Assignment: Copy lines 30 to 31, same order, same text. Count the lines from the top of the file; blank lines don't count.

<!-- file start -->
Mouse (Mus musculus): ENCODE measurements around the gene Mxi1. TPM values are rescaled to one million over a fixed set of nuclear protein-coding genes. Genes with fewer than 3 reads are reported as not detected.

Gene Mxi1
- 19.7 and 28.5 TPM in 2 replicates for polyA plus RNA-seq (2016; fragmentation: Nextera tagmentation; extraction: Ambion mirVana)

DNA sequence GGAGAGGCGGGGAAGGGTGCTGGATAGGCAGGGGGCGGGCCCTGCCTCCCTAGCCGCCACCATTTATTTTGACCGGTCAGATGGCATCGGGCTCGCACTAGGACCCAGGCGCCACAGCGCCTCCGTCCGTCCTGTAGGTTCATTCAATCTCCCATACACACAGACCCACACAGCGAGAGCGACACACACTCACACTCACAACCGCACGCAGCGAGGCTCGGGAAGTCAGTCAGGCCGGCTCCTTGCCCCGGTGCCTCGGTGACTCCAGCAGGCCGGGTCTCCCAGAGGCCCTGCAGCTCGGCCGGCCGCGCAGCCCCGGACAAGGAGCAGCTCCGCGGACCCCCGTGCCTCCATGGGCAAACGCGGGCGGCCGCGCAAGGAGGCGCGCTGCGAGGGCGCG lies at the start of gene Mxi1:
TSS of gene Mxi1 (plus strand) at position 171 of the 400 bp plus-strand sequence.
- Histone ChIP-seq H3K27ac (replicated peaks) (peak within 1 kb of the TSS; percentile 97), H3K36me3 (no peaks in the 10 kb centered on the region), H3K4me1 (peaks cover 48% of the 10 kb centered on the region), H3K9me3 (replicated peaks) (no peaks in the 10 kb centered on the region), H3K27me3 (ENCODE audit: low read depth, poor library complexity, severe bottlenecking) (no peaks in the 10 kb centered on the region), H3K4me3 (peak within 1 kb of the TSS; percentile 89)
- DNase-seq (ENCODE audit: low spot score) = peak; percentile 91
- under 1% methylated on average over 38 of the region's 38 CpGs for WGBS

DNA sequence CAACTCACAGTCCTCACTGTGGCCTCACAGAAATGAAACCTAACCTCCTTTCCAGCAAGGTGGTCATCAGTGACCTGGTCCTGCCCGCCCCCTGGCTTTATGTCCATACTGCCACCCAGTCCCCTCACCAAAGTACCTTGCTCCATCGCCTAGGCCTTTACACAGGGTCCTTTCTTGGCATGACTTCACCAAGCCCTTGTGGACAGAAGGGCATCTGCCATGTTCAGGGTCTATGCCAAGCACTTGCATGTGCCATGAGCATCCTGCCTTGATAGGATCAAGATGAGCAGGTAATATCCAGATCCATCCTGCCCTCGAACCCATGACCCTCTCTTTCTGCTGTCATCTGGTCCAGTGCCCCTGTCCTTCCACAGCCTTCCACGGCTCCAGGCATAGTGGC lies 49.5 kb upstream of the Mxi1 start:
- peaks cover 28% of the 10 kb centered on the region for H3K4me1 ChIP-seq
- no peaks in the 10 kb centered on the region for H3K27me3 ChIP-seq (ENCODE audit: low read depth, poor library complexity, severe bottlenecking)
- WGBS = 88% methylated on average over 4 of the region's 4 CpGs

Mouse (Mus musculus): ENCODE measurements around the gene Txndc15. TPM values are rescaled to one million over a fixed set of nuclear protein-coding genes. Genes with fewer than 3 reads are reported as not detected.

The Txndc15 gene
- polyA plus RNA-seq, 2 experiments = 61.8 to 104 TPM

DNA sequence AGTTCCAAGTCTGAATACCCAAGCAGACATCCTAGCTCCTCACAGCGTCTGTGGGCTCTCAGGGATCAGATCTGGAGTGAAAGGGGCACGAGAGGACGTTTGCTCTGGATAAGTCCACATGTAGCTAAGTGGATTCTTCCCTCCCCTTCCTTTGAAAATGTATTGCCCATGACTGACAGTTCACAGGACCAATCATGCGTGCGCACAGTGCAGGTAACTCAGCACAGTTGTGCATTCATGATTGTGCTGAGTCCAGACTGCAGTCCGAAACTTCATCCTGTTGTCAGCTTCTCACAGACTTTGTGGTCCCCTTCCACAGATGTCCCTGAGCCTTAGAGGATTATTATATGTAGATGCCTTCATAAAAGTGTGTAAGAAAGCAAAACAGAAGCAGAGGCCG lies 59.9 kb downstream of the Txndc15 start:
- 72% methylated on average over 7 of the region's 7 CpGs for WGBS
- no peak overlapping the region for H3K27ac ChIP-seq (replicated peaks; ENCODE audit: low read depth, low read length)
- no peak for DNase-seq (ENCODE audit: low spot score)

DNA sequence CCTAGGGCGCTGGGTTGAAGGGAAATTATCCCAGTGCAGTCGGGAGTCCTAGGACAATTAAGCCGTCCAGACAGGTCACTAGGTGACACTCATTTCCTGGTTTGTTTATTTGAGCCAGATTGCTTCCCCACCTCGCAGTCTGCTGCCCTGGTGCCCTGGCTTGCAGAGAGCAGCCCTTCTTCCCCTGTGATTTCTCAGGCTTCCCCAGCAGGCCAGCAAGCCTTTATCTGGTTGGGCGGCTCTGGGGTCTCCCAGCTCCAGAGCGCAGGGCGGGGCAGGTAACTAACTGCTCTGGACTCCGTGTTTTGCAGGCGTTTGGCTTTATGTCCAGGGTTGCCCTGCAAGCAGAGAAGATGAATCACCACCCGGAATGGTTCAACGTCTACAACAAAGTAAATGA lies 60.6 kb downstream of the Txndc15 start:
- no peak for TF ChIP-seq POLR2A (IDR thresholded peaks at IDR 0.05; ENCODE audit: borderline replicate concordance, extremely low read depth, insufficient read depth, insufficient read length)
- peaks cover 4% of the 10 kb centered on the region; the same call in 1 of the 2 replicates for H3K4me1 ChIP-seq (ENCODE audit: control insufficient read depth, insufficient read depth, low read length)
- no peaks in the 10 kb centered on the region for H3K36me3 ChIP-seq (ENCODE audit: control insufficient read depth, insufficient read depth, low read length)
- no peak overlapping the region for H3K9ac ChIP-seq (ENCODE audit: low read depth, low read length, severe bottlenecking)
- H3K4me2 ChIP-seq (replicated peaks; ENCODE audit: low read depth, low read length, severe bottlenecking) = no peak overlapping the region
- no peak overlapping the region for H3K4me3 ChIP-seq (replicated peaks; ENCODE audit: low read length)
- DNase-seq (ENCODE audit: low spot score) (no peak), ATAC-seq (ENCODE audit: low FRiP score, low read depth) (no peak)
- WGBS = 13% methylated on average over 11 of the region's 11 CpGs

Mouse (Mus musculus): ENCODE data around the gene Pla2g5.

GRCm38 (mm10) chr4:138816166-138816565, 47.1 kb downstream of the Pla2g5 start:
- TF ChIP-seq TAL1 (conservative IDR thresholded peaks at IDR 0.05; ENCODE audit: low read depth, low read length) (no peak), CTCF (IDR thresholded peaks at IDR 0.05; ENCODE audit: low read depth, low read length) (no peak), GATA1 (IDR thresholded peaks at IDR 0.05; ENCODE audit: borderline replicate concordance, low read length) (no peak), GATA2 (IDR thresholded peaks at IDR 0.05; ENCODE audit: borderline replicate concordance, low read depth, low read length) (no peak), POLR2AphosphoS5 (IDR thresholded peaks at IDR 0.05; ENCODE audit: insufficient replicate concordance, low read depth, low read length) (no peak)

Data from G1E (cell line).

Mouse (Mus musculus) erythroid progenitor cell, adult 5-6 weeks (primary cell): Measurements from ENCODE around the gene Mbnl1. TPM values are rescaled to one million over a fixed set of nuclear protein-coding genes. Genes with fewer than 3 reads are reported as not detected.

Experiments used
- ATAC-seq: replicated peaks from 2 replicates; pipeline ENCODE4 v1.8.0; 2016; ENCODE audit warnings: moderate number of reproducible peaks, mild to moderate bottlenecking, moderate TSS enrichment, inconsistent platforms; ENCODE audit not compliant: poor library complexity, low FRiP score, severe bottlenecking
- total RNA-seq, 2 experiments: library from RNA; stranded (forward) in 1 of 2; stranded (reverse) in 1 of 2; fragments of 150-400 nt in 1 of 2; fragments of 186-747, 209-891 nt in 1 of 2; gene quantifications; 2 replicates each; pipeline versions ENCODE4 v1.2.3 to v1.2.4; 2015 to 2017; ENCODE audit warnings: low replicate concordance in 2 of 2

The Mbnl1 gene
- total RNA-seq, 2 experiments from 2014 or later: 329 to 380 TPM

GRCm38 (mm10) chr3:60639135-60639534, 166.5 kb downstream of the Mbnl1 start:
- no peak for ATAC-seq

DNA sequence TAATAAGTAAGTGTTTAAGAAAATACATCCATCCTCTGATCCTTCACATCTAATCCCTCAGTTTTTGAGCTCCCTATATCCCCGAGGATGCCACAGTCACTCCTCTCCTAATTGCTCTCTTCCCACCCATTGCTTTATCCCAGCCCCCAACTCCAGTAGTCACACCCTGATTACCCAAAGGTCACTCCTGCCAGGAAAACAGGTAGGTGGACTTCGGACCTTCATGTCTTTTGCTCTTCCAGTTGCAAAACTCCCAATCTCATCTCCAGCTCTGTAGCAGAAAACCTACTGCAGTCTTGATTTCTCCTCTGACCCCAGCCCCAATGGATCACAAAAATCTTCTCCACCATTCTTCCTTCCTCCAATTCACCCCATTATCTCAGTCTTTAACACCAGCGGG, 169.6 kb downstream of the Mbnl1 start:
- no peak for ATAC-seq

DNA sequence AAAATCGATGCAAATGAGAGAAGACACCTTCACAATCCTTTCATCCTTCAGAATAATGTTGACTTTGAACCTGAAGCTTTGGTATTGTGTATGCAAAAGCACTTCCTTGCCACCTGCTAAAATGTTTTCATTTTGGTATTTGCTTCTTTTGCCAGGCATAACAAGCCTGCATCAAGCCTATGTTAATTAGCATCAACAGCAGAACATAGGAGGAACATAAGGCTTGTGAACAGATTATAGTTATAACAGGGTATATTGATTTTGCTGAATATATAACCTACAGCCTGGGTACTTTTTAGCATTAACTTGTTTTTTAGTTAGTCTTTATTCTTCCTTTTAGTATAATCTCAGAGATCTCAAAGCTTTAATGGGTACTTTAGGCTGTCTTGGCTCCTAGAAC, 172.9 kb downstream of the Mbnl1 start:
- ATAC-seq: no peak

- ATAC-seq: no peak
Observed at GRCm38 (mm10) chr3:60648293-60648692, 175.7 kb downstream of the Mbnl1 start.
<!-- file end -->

GRCm38 (mm10) chr4:138816166-138816565, 47.1 kb downstream of the Pla2g5 start:
- TF ChIP-seq TAL1 (conservative IDR thresholded peaks at IDR 0.05; ENCODE audit: low read depth, low read length) (no peak), CTCF (IDR thresholded peaks at IDR 0.05; ENCODE audit: low read depth, low read length) (no peak), GATA1 (IDR thresholded peaks at IDR 0.05; ENCODE audit: borderline replicate concordance, low read length) (no peak), GATA2 (IDR thresholded peaks at IDR 0.05; ENCODE audit: borderline replicate concordance, low read depth, low read length) (no peak), POLR2AphosphoS5 (IDR thresholded peaks at IDR 0.05; ENCODE audit: insufficient replicate concordance, low read depth, low read length) (no peak)